Wednesday, June 15, 2005

Henry responds to yesterday's post with some lucid thoughts, as usual. It's true what Henry says about oppositions, that they are both necessary and reductive. I'm not sure we're reading Altieri's term "lucid" in the same way, however: I read it as the post-Enlightenment tendency toward empiricism and calculative logic, while Henry seems to see it as some quasi-Freudian reality principle. So I wouldn't use that paradigm to address Dante, whereas Henry would; and probably not Shakespeare either, since as a dramatist he has many more resources to call into play than a lyric poet does. A discursive poet like Anne Winters strikes me as trying to do Shakespeare without Shakespeare's tools: her poems may embody a lucid narrative of injustice, but this puts her work in the awkward position of what most people mean by "political poetry," in which the political is seen as inherently unpoetic and vice-versa, so that the poet tends to fall either into stridency or overrefinement.

As for my historical materialism: guilty as charged. I don't subscribe to the vulgar Marxism that's usually packaged with the base-superstructure model. But I do think epochal changes in the mode of production have profound and at least semi-determinable effects on art, while smaller scale changes (like the move into the so-called Information Age) have more subtle effects. And I am inclined to trust the Frankfurt School insight that art is one of the primary areas in which a society wrestles with its internal contradictions.

Haven't read Stephen Prickett, but his account of an unhistorical "shared human experience" that trumps Kant (and Descartes' Cogito, too, it sounds like) sounds rather murky. Certainly one of the things that makes literature literary is its refusal to be contained by the hardening of ideology: if it does so harden we're liable to label it propaganda or doggerel. Good writing seems by definition unable to be pinned down to any single program, and maybe that does have something to do with the "double focus" of metaphor—though is metaphor why, for example, Milton's Satan is such an attractive character in spite of the confirmed Christian ideology of his creator? Metaphor as locus of indeterminacy seems to turn metaphor itself into a site of the unrealizable sublime, which is kind of an interesting idea but at least for the moment stops my thought in its tracks.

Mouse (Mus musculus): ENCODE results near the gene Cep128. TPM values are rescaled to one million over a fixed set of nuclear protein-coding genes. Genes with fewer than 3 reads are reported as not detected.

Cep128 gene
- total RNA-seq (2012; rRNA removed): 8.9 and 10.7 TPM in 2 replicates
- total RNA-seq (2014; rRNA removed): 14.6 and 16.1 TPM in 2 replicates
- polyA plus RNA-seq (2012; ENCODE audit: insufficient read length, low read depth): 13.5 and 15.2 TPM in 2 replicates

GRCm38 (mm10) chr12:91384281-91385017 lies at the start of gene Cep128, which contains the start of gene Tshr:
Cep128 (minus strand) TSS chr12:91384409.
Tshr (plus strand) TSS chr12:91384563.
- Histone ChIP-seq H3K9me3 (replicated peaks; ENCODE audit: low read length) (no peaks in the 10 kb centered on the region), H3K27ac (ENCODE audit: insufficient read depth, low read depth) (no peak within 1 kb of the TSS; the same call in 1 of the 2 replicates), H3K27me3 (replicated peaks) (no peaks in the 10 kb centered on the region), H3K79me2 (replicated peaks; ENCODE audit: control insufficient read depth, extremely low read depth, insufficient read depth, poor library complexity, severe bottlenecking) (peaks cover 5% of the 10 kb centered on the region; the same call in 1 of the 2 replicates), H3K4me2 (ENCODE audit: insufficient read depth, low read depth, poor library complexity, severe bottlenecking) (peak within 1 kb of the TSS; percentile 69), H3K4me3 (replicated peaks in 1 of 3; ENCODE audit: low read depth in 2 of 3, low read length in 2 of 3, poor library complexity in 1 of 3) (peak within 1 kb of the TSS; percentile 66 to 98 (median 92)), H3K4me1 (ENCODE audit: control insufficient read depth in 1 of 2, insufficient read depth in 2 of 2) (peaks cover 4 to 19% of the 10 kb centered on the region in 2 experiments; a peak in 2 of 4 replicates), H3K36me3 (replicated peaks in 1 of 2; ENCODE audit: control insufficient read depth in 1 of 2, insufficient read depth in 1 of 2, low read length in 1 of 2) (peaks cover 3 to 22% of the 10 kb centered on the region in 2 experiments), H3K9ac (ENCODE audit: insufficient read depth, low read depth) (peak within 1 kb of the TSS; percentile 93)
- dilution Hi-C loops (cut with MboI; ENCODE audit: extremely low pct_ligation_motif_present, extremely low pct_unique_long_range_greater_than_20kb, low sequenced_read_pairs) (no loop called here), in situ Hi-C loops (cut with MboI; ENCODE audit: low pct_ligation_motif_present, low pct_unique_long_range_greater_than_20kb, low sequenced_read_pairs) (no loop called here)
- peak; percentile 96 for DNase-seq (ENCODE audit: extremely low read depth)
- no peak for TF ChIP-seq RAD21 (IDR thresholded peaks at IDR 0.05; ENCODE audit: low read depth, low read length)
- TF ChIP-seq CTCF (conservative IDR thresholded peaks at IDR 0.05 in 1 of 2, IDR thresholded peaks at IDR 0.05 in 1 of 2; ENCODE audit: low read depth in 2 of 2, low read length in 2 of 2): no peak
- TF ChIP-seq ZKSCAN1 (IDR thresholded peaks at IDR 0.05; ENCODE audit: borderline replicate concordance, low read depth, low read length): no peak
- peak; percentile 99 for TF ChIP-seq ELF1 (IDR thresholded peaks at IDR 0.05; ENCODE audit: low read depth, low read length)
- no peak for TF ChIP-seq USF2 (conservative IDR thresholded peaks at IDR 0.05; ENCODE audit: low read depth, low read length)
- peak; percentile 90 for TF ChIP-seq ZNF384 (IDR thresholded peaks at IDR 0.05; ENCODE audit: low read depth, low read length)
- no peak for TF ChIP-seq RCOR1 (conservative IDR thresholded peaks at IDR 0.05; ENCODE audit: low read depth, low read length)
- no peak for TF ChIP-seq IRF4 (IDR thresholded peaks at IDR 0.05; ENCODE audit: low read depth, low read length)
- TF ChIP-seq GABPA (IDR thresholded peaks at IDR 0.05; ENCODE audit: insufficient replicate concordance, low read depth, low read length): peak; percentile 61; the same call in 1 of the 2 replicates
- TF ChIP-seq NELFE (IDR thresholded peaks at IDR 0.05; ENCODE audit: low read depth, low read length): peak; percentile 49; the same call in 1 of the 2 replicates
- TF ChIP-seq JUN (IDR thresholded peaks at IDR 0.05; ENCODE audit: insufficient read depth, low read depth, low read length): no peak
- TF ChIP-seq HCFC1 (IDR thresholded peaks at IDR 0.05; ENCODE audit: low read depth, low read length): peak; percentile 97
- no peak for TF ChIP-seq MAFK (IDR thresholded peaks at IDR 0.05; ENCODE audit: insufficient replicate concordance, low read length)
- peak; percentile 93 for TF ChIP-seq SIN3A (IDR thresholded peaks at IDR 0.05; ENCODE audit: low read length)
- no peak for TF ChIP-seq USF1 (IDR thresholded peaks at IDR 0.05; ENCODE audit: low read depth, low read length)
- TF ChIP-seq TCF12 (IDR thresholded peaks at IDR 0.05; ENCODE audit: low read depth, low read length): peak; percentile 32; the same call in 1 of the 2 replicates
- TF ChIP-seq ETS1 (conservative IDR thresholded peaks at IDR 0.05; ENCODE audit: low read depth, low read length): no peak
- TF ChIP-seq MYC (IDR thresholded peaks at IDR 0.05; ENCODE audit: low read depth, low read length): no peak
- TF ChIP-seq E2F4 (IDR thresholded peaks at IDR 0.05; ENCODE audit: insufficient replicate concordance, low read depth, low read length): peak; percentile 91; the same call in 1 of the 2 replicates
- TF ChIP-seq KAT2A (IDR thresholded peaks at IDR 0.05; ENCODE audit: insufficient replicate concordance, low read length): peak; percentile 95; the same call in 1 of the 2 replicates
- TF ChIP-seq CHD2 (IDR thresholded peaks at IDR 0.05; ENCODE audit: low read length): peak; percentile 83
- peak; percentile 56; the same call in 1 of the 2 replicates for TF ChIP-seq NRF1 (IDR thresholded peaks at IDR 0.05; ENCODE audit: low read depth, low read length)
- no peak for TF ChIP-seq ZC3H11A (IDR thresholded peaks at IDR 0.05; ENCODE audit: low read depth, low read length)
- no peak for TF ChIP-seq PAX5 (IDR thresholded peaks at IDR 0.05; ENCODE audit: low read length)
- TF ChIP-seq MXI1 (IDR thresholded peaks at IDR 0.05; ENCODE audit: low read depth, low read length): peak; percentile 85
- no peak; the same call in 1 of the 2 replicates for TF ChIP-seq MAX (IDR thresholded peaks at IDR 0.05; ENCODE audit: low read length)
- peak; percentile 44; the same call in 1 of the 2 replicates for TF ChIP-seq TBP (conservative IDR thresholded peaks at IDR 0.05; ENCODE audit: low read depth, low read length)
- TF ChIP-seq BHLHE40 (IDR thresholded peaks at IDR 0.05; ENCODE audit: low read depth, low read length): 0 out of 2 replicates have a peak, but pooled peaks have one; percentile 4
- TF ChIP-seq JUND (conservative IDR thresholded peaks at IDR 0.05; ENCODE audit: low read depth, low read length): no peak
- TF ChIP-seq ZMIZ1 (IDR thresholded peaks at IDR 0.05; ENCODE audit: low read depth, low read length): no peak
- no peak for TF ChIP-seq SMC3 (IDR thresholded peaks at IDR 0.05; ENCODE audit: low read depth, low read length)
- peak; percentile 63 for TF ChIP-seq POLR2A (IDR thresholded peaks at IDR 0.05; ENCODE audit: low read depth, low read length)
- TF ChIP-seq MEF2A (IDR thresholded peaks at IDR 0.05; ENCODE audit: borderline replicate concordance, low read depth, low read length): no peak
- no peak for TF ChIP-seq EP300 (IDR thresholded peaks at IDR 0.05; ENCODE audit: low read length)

Actually, Henry seems to want to turn "lucidity" itself into a kind of sublime, "the shocking and the 'indescribable,'" which makes me think about the Ziarek book I'm currently reading. Ziarek suggests that the avant-garde (there it is again! just when you thought it was safe...) risks engaging our technologized metaphysics (enframing or Gestell in Heidegger's lingo) on its own terms, surrendering the aura, "lyricism," art itself—and gambling post-aesthetically on somehow subverting the lucid from within. That certainly would explain why so much of Language poetry seemed like an exercise in unpleasure and antilyric when it first appeared. Now of course we're "post-avant" and helplessly drawn back to lyric, and as Henry says, "search[ing] for a critical vocabulary for what kind of poetry breaks through our own period stylizations into something new & compelling." Ain't that the truth. Metaphor isn't going anywhere, and probably now neither is metonymy (itself a critical synecdoche for parataxis, non-syllogistic writing, collage, in short the tools of modernism). Will something new emerge to carry us over?

I wish Kasey would post something to push old J.S. Mill down the screen. That portrait is giving me the creeps.

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